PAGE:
Tuesday 13 December 1664

Lay long in bed, then up, and many people to speak with me. Then to my office, and dined at noon at home, then to the office again, where we sat all the afternoon, and then home at night to a little supper, and so after my office again at 12 at night home to bed.

9 Annotations

Rex Gordon   Link to this

Wrong diary?

This is what an entry in "The Diary of Rex Gordon" might look like. Except for the working-until-midnight part... once I'm home for supper the office will just have to get through the night on its own.

Terry Foreman   Link to this

On behalf of Dirk Van de Putte: Pepys has an off-day, while elsewhere someone writes (as recorded in the Carte Calendar):

William Coventry to Sandwich
Written from: [St James's]

Date: 13 December 1664

Shelfmark: MS. Carte 75, fol(s). 279
Document type: Holograph

Notifies that the sending away of the Dutch seamen may be deferred as the Duke expects that some new resolution will be taken in Council tomorrow. Adds that H.R.H. is very jealous that the Dutch Squadron at the Willings (which consists of 26 sail) may attempt to pass the Channel, either to convoy their ships, or to meet the Smyrna Fleet.
http://www.bodley.ox.ac.uk/dept/scwmss/projects...

Terry Foreman   Link to this

"at the Willings"

I assume this means something like "willing and able"...or?

language hat   Link to this

“at the Willings”

This is clearly a place name, but apparently anglicized; somebody familiar with 17th-century Holland would have to tell us what the original was (Willens?).

Pedro   Link to this

The Wielings

The channel leading to Flushing from the south-west.

(The Journal of Edward Montagu edited by Anderson)

Pedro   Link to this

The Wielings.

The above of course may still be an anglicized version.

Robert Gertz   Link to this

"Well?"

"That's it?"

"What? I suppose it wasn't the most thrilling day...But I was true to the facts."

"Oh, yeah."

"Sorry it's not a French novel with me storming a castle, dueling Count D'whatever, or surrounded by beautious mistresses."

"Now, Sam'l...It's just...Well, the first year was so exciting with the Restoration and all and whether we'd all survive. And then your gamboling up the success ladder..."

"Well...I'm still gaining ground steadily. I believe we touch 1,200Ls soon."

"Thrilling."

"Well, what do you want? I'm a naval administrator in an office."

"Oh, but you made it exciting those first years...I couldn't put it down. Then..."

"Then?"

"Well...Every entry now is 'Up betimes...or lay long...'"

"I consider the 'lay long' quite exciting..."

"Thank you. '...Sat at the office all day, went home for dinner, sat at the office, went home for supper, sat at the office, home to bed.' You could at least say, 'made passionate love to my adoring, exquistite half-French, possibly of noble descent, girl."

"They're not all like that. Well, I ask again...What do you suggest?"

Hmmn...

"You need a mistress. Maybe two. One very complaisant, the other...Bit reluctant."

"What? Bess?"

"For the drama."

"Drama? If I had a mistress on top of my work, I'd be dead...Even not counting what you'd do to me."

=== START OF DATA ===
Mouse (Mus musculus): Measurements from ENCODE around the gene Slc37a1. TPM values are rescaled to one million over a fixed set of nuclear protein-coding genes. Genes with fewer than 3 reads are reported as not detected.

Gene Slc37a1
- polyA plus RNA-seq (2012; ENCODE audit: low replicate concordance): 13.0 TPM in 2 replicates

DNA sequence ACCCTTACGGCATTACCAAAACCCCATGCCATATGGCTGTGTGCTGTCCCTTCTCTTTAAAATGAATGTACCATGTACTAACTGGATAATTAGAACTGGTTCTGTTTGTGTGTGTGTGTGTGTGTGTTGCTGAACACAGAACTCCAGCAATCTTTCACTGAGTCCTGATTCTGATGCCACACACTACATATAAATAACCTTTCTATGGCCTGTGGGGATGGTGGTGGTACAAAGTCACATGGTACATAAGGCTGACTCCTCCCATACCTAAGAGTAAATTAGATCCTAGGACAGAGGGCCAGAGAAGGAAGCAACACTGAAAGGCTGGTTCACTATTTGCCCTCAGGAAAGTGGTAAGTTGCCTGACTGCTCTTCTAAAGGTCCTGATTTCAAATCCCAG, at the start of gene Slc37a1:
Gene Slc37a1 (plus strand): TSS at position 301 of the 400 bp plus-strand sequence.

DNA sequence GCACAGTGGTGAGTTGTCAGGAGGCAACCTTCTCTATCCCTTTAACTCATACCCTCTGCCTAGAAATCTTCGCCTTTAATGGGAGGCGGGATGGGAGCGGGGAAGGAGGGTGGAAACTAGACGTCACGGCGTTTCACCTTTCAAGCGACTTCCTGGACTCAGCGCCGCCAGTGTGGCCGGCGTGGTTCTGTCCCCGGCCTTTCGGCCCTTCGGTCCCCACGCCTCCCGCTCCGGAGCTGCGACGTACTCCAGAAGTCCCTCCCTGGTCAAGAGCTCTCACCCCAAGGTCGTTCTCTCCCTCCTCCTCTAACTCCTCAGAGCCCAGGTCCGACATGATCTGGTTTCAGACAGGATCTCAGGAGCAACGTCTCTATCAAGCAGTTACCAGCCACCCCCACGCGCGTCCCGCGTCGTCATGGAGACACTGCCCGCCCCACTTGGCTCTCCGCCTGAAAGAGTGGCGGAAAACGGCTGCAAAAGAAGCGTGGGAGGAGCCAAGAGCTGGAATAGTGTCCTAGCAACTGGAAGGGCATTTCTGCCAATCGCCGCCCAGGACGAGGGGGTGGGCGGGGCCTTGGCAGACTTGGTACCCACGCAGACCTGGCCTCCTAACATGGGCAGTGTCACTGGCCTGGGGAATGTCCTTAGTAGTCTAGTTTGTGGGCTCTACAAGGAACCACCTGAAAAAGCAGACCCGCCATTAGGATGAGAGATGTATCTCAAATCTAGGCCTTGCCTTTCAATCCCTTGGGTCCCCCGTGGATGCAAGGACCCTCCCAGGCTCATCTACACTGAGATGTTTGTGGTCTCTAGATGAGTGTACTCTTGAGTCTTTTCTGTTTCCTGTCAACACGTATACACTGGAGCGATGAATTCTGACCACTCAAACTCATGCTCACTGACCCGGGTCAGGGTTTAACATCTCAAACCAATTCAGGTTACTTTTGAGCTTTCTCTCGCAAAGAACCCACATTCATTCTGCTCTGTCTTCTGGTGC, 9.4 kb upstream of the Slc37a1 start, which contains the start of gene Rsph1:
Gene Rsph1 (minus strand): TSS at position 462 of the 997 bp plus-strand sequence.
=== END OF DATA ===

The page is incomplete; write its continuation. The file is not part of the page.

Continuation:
"Leave it to me. I've always wanted to try my hand at writing...Course I'll have to change a few past entries."

"Bess? Historical accuracy?"

"You want to be accurate or the subject of endless conjecture and fascination?"

Hmmn... "Two mistresses you say?"

Terry Foreman   Link to this

The Wielings

Thanks, Pedro. I actually spent a good bit of time looking for a place on what were evidently the wrong maps of the Flushing/Vlissingen area.

Paul Chapin   Link to this

jealous (in Coventry's letter to Sandwich)
Another word that had meanings in the 17th century that are lost to us today. Coventry's use of the word lies somewhere in these two OED definitions:

5. Suspicious; apprehensive of evil, fearful. Const. of, or with subord. clause. Now dial.
c1532 G. Du Wes Introd. Fr. in Palsgr. 921 A man doutfull and suspect of jelous (soupeconeus). 1593 Shakes. Lucr. 800 Let not the iealous daie behold that face. 1607 Middleton Five Gallants i. i, My master is very jealous of the pestilence. 1622 Wither Mistr. Philar. in Arb. Garner IV. 420 Never did the jealous 'st ear Any muttering rumour hear. a1639 Wotton in Reliq. (1651) 524 The jealous Trout, that low did lie, Rose at a wel-dissembled Flie. 1755 B. Martin Mag. Arts & Sc. III. xiii. 398, I am jealous of some baneful Experiment to follow. 1868 Atkinson Cleveland Gloss., Jealous, apprehensive, ready to anticipate something+more or less unpleasant in its nature.

6. Suspiciously vigilant against, or to prevent, something (expressed or understood); vigilant in scrutinizing.
1601 R. Johnson Kingd. & Commw. (1603) 215 They are very iealous to shew themselves fearefull or base minded in worde or deede. 1632 J. Hayward tr. Biondi's Eromena 51 The Princesse+was jealous lest her griefe [for her brother's death] should grow to be displeased with her, for adventuring her selfe to the gust of a curious sight. 1709 Strype Ann. Ref. I. l. 499 They were very jealous of any Popish prince to become her husband. 1797 Mrs. Radcliffe Italian lxi. (1824) 641 He examined with a jealous eye the emotions he witnessed. 1843 Poe Purloined Let. Wks. 1864 I. 268 The most jealous scrutiny of the microscope. 1866 Rogers Agric. & Prices I. xxi. 549 Measures [of weight, etc.] were subject to jealous supervision.

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